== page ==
Estimating resistance to methomyl in the tomato pinworm (Lepidoptera: Gelechiidae) using a pheromone trap bioassay
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The tomato pin worm, Keiferia lycopersicella (Walsingham), is an important pest of tomatoes in the southern and southwestern United States and Mexico. A field-based method for assessing resistance of adults to the carbamate insecticide, methomyl, was developed by incorporating varying doses of technical insecticide into the adhesive of pheromone traps. The mortalities of male and female adults were similar whether exposed to methomyl, either by topical or pheromone trap bioassays. Larvae were less susceptible than adults to methomyl by topical application. Therefore, adult male susceptibility provides a good estimate of adult female susceptibility but may overestimate larval susceptibility. Nevertheless, using the pheromone trap bioassay and making comparisons of field populations with a laboratory strain suggested that all field populations evaluated were less susceptible to methomyl than the laboratory strain. Populations in Mexico were more susceptible than populations in California, where methomyl is used more often. Populations in Florida were either intermediate in susceptibility or were similar to those in California. Copyright 1996 Elsevier Science Ltd.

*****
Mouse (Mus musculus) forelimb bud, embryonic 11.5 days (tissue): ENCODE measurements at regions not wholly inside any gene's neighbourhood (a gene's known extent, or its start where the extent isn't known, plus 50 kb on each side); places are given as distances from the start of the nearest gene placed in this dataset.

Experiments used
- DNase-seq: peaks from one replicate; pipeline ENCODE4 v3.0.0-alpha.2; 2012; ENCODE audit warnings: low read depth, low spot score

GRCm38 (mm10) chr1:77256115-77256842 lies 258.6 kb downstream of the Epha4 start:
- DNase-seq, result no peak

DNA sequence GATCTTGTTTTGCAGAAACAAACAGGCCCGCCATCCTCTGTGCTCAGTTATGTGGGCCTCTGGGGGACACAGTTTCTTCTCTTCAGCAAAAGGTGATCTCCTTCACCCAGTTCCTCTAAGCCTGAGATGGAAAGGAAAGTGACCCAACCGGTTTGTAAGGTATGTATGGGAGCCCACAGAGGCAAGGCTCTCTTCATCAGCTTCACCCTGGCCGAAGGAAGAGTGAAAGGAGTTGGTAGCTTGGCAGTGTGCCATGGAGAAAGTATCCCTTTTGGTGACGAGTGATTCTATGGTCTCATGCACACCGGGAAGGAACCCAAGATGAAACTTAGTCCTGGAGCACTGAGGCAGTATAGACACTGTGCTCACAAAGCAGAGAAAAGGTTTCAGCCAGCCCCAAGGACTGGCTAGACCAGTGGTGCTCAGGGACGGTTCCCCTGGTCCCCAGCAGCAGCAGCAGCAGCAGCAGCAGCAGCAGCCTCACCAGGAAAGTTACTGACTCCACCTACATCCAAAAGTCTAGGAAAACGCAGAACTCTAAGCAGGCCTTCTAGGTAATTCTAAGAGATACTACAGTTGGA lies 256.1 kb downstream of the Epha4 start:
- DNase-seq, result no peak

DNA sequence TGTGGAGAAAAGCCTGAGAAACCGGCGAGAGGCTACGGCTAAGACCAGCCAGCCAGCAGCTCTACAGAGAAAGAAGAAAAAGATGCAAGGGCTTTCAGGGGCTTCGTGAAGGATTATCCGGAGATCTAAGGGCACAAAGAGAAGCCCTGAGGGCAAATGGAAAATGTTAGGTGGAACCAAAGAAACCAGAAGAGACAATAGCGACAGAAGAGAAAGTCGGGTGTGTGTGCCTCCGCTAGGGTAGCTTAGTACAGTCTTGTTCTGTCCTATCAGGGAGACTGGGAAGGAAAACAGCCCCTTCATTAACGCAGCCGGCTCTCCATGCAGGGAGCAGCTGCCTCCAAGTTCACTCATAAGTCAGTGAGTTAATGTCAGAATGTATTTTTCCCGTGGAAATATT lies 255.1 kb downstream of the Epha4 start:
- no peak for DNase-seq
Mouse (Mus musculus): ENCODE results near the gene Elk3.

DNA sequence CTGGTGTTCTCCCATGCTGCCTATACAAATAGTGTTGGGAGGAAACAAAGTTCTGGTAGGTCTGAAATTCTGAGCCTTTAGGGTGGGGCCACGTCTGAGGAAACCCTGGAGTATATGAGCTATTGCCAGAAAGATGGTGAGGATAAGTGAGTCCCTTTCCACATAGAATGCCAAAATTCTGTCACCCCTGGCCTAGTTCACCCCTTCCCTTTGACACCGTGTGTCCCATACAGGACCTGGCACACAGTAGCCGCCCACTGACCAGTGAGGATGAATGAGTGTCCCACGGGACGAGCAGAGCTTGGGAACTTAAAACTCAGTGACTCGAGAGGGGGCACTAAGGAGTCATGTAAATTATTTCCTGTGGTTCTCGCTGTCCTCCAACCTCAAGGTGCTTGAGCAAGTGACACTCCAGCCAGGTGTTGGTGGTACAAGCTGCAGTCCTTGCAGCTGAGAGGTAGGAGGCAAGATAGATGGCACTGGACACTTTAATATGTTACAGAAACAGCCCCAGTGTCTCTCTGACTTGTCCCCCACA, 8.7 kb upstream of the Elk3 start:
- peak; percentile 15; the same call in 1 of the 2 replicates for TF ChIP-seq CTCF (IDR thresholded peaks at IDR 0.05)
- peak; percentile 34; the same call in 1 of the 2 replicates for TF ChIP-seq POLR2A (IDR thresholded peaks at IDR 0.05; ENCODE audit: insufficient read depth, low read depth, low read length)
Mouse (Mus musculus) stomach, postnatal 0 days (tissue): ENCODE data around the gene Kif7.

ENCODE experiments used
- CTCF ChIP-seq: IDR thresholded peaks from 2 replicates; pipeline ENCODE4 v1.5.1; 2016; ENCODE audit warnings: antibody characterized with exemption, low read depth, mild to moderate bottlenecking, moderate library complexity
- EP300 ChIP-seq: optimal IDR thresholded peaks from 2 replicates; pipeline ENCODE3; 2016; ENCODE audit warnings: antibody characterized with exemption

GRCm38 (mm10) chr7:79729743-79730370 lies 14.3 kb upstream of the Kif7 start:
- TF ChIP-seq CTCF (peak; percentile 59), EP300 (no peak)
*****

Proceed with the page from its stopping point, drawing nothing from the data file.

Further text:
author list (cited authors)
Schuster, D. J., Brewer, M. J., Alvarado-Rodriguez, B., Sorensen, K. A., & Trumble, J. T.
complete list of authors
Schuster, DJ||Brewer, MJ||Alvarado-Rodriguez, B||Sorensen, KA||Trumble, JT